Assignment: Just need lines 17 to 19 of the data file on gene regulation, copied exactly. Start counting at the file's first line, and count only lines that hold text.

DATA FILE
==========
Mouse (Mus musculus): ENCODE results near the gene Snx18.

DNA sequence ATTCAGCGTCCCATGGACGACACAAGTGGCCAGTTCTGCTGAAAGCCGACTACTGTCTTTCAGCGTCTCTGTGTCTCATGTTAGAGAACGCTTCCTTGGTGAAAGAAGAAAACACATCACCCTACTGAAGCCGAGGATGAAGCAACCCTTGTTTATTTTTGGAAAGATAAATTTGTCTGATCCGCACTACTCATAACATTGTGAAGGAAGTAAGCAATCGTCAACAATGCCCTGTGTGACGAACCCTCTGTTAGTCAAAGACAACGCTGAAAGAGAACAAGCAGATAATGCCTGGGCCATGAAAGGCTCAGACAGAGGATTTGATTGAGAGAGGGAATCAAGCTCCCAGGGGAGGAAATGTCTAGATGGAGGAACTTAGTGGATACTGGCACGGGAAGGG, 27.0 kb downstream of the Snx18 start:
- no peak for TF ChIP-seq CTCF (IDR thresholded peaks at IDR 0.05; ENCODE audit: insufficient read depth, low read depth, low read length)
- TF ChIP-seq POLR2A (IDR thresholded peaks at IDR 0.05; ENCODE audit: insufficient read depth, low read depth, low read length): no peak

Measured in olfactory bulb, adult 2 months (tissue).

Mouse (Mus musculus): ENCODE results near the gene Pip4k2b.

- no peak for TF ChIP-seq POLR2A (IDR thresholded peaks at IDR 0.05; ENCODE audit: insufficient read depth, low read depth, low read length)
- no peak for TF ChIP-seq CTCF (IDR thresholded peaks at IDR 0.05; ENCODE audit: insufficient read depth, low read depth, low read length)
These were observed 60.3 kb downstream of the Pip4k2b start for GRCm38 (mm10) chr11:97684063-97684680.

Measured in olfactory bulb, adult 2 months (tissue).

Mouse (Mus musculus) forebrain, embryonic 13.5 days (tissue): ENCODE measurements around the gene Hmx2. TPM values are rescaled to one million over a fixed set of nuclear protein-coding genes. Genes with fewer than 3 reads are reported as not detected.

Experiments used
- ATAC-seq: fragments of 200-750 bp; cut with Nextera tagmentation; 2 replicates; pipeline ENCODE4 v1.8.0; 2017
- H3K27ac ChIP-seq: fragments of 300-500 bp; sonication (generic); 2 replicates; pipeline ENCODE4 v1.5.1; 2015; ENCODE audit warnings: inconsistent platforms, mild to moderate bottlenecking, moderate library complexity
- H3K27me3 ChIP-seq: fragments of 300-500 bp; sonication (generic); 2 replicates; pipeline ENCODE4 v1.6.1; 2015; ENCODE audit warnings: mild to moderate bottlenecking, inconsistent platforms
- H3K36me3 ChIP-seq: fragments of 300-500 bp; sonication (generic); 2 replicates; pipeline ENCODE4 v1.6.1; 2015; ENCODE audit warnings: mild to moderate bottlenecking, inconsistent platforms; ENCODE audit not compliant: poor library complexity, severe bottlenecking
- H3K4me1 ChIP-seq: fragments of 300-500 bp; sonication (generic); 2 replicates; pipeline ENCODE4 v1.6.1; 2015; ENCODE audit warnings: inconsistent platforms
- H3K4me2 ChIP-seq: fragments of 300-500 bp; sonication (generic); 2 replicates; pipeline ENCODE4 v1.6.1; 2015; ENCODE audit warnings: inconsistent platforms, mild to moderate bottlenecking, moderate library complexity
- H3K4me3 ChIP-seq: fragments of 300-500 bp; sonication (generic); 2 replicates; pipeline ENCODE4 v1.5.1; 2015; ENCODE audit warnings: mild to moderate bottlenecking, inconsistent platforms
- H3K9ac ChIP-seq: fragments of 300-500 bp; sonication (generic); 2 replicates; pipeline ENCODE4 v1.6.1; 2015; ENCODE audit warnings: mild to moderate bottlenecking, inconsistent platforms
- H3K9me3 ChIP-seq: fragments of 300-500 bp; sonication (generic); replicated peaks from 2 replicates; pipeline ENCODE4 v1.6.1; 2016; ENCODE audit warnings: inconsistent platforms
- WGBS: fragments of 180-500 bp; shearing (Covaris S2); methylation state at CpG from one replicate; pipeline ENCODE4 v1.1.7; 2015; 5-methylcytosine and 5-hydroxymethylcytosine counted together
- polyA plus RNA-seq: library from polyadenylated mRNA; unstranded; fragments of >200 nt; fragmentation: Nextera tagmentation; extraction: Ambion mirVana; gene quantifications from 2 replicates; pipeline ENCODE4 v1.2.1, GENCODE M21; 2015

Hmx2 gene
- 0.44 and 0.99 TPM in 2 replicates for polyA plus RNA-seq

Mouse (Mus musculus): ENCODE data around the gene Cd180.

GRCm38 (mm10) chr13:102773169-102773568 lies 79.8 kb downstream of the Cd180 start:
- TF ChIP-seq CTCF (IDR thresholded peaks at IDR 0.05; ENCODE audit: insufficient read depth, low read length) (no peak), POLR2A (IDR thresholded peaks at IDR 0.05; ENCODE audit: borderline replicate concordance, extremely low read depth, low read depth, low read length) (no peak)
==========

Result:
- H3K4me1 ChIP-seq: fragments of 300-500 bp; sonication (generic); 2 replicates; pipeline ENCODE4 v1.6.1; 2015; ENCODE audit warnings: inconsistent platforms
- H3K4me2 ChIP-seq: fragments of 300-500 bp; sonication (generic); 2 replicates; pipeline ENCODE4 v1.6.1; 2015; ENCODE audit warnings: inconsistent platforms, mild to moderate bottlenecking, moderate library complexity
- H3K4me3 ChIP-seq: fragments of 300-500 bp; sonication (generic); 2 replicates; pipeline ENCODE4 v1.5.1; 2015; ENCODE audit warnings: mild to moderate bottlenecking, inconsistent platforms